It's LABOR DAY! The end of summer. My excuse train just left its last station and won't stop now for two months, come high water or Hagrid.
What happens in the next two months? Well, PLAN A is that I FINISH LUHU, my work in progress, whose protagonist I am finally...finally...have made nice with. So, crossing fingers, Peeps, this will go smoothly.
My issues with LUHU were many: plot question-marks, my utter bewilderment with its characters motivations, my protagonists lack of focus, destination, or drive...which wasn't such a bad thing but wasn't sitting well with me.
Not NORMAL, I kept thinking. This book is not normal for me. First time I'm attempting First Person POV. First time it may not be a Happily Ever After. First time the sense of the book is melancholy. (I don't do melancholy well.) Which is great in real life but frustrating in LUHU-land.
Hence, the heavy delays in writing. But, as I get to know Simi (THE PROTAGONIST) better, I'm getting over many of the above mentioned hang-ups. Hurrah!
And now its BACK TO THE SPINNING WHEEL, for me.
I'll leave you with an excerpt. Be sure to check in here or on my FB page and/or Twitter for regular updates about LUHU. Plus, do sign up for my NEWSLETTER. I generally send those out twice a year but am thinking I might do them seasonally...to share news of my writing life and yippee, contests. With prizes! :)
I loved that Dr. Archer spoke directly to me. He addressed Nirvaan only sporadically. Childbearing was a woman’s prerogative, after all. Though in my case, I’d hardly use the word prerogative. Coerced would be more apt.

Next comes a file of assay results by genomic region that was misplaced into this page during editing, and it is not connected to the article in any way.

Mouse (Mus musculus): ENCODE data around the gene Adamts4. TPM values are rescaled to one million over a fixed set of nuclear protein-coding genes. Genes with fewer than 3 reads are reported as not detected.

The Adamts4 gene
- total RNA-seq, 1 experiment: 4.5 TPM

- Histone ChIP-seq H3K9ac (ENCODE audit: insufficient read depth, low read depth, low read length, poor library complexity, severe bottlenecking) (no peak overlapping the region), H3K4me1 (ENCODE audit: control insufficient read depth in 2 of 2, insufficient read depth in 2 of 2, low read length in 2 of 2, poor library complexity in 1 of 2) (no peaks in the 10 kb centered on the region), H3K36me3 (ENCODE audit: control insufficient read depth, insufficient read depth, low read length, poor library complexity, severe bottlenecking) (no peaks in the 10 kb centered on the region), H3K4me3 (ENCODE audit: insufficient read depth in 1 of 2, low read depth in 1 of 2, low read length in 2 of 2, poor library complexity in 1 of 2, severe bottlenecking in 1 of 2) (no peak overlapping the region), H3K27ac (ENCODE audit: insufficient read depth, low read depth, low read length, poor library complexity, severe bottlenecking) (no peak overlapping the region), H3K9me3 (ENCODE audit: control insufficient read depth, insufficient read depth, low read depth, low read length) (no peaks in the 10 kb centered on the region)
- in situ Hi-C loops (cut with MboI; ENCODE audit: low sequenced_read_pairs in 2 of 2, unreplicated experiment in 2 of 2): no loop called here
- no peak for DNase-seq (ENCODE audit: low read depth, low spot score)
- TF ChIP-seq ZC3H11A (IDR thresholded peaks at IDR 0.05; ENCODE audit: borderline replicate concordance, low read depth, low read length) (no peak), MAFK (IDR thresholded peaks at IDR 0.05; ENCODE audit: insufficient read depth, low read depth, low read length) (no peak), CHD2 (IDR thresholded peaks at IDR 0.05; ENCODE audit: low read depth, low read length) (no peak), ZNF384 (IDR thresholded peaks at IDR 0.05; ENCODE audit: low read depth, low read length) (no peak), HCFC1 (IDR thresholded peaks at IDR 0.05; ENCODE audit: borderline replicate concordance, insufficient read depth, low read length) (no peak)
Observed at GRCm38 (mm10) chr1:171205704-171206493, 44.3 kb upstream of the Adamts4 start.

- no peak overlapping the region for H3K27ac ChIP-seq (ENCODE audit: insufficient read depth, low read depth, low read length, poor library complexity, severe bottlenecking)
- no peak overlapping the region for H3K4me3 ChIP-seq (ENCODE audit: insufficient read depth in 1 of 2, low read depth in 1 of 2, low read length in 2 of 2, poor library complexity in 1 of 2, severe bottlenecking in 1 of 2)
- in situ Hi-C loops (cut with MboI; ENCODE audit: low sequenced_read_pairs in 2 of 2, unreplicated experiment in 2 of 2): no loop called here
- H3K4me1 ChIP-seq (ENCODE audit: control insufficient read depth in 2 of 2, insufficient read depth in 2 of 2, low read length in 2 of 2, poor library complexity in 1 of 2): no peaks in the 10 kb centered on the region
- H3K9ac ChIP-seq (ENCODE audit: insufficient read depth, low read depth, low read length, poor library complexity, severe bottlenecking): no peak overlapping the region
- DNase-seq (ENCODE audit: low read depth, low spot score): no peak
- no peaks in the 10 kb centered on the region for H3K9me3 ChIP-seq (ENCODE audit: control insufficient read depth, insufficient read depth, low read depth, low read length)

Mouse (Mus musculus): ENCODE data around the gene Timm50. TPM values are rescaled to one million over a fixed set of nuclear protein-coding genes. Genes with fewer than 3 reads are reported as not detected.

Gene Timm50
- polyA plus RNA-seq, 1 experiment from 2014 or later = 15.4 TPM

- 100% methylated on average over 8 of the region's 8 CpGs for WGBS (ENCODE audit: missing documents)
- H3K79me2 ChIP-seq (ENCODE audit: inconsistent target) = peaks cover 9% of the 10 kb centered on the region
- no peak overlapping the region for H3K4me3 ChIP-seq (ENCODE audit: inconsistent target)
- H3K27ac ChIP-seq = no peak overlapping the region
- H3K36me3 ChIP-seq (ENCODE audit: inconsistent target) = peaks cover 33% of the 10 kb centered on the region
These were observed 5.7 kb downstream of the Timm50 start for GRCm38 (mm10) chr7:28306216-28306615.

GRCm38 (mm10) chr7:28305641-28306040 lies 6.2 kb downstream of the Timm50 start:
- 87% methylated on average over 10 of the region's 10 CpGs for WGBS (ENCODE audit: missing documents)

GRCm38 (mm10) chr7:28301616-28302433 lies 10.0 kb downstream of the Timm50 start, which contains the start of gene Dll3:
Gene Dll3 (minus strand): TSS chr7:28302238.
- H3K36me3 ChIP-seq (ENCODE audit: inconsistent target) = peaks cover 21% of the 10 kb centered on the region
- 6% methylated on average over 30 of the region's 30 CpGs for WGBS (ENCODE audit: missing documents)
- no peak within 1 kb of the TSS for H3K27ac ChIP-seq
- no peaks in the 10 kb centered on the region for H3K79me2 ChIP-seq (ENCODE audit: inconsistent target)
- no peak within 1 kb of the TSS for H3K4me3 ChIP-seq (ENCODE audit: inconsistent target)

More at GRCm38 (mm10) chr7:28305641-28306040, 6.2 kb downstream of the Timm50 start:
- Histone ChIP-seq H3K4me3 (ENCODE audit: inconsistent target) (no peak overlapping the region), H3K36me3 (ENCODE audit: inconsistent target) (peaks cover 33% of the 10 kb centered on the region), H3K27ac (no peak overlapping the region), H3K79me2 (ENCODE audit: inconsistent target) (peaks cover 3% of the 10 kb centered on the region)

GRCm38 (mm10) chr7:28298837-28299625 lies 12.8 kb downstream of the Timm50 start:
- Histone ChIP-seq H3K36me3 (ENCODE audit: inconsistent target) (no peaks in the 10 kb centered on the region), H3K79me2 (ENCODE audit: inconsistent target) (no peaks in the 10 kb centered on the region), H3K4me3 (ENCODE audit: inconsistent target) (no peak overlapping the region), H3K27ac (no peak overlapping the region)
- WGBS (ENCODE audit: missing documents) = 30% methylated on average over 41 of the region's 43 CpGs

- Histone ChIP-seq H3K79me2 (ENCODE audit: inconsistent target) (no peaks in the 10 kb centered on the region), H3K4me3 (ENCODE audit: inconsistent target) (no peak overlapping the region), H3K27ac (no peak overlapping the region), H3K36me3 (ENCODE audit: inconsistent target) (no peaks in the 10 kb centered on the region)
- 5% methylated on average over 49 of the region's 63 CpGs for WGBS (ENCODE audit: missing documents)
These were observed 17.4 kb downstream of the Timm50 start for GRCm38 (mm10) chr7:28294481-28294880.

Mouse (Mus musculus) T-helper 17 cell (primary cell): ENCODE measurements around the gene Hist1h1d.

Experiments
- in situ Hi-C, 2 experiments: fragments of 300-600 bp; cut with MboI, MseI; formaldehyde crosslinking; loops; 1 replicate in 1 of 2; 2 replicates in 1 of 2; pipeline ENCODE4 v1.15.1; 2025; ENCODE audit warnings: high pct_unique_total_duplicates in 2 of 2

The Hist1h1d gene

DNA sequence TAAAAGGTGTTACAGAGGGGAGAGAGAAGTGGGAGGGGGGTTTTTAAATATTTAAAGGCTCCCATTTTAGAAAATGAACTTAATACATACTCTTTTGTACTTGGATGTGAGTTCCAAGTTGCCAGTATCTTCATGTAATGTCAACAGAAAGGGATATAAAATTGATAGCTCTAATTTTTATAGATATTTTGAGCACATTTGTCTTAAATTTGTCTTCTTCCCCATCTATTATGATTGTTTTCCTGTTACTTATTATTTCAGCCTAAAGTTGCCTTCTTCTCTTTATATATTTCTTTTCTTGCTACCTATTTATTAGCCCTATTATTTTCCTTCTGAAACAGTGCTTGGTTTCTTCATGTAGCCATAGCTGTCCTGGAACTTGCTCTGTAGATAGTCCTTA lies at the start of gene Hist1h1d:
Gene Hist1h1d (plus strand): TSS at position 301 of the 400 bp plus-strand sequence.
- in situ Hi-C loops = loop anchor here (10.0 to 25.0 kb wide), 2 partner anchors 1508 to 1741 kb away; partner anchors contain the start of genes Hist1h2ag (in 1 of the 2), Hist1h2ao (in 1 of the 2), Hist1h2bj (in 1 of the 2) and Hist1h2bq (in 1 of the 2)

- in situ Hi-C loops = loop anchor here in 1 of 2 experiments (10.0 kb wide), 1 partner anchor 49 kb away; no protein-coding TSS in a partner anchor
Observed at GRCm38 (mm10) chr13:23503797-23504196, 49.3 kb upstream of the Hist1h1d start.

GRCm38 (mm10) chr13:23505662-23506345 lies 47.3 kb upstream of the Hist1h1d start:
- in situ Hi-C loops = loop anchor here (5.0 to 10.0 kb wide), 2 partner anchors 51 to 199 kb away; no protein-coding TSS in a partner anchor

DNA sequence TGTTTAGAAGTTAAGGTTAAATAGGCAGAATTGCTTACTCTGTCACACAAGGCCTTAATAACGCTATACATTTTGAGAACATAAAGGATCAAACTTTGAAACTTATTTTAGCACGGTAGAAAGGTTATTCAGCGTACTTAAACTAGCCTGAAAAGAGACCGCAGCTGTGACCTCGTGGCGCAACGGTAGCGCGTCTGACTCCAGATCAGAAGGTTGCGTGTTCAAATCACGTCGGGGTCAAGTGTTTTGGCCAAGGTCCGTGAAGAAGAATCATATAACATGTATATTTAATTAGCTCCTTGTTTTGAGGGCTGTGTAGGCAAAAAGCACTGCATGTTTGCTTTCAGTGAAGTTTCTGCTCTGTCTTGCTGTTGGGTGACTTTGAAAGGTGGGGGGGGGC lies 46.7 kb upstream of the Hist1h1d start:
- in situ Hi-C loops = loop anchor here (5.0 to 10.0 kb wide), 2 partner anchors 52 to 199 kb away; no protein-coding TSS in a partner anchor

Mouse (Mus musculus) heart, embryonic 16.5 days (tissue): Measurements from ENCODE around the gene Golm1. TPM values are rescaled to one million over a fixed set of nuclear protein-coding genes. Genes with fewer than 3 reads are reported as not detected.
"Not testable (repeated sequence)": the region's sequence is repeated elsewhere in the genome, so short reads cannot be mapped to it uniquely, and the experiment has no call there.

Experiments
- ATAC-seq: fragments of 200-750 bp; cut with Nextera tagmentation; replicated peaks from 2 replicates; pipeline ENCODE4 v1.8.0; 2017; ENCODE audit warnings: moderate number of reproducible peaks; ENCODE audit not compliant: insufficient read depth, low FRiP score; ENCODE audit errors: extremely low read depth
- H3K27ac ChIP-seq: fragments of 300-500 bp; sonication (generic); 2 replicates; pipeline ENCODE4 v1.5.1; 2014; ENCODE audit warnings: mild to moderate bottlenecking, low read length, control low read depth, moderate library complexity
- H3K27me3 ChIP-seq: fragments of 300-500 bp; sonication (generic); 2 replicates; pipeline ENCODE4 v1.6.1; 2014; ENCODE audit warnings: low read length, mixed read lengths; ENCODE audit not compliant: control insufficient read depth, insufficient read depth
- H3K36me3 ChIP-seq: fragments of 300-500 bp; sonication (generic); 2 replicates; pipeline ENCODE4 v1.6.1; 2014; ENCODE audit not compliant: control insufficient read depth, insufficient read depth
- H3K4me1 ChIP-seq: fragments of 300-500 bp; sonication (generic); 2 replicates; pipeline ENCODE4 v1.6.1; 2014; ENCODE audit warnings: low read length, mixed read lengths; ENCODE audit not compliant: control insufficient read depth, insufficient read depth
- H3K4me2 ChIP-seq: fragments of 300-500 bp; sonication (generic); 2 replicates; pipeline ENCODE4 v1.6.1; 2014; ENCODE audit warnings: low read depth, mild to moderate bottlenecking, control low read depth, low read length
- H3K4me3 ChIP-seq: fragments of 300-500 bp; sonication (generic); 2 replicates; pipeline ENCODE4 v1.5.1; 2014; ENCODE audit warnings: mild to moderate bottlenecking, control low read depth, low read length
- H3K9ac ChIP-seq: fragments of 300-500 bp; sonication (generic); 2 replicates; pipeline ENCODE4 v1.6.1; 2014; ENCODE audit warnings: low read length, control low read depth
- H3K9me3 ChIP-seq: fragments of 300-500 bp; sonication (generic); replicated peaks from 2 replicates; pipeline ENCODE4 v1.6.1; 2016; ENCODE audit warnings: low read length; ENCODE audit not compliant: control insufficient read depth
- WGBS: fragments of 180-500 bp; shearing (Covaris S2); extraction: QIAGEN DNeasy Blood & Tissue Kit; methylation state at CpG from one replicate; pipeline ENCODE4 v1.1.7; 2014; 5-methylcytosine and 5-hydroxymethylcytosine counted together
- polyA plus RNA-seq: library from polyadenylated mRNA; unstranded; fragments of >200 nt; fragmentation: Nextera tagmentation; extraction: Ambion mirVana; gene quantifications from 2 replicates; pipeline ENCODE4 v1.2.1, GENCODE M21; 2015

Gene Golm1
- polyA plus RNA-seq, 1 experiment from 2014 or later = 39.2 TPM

I took a deep breath and let it out. I wasn’t ready to be a mother. Not yet. Maybe I’d never be. The thought of being responsible for another person’s health and security scared me like nothing else. Nirvaan knew that. I’d thought of children as waves crashing over a distant horizon. I’d discussed…or no, we’d never discussed having a baby, Nirvaan and I. Not before we got married. Not after. Not until Nirvaan was diagnosed with cancer and the option of freezing his sperm before his first chemo came up—a treatment that had left him irreversibly sterile.
I didn’t want to deny my husband this wish. But I do not want a baby. Not now. Not when our lives were in flux again.
“Well, that’s a lot of information to sort through,” said Dr. Archer, winding down at last. The walls in his office weren’t the calming colors of the Pacific Ocean. They were the no-nonsense white of his doctor’s coat. “Meanwhile, we can start monitoring your cycle. You need to come in for a detailed consult next week, Mrs. Desai. We’ll do some more blood work, a preliminary ultrasound. Narrow down the best route for you. Prescribe medications for maximum ovarian stimulation and so forth.” He glanced at his desktop monitor. “I have Monday afternoon and Thursday morning open. Or, you can call my assistant for later dates.”
“Monday’s great,” replied Nirvaan when I pretended to scroll through my largely appointment-less phone calendar.
Monday was only three days away. I could be pregnant by the end of the month. My husband might be dead by this time next year.
My breath turned to stone in my lungs. The white walls of the doctor’s office shrank, pushing at me. I thought I’d finally scream.
“Call whenever you’re ready.” Dr. Archer’s words were kind. His pale blue eyes were kinder. “Call if you have any questions. Any doubts. Your youth really is in your favor and its not infertility that we are dealing with in your situation but extenuating circumstances. Even though we have a limited amount of your husband’s sperm to work with, we have an excellent success rate, Mrs. Desai. Rest assured.”
Hysteria bubbled up in my throat. He thought I was worried this wouldn’t work. How do I confess to him, to anyone, that I was petrified that it would?
I'm glad I didn't quit this story. What does thee think, Peeps?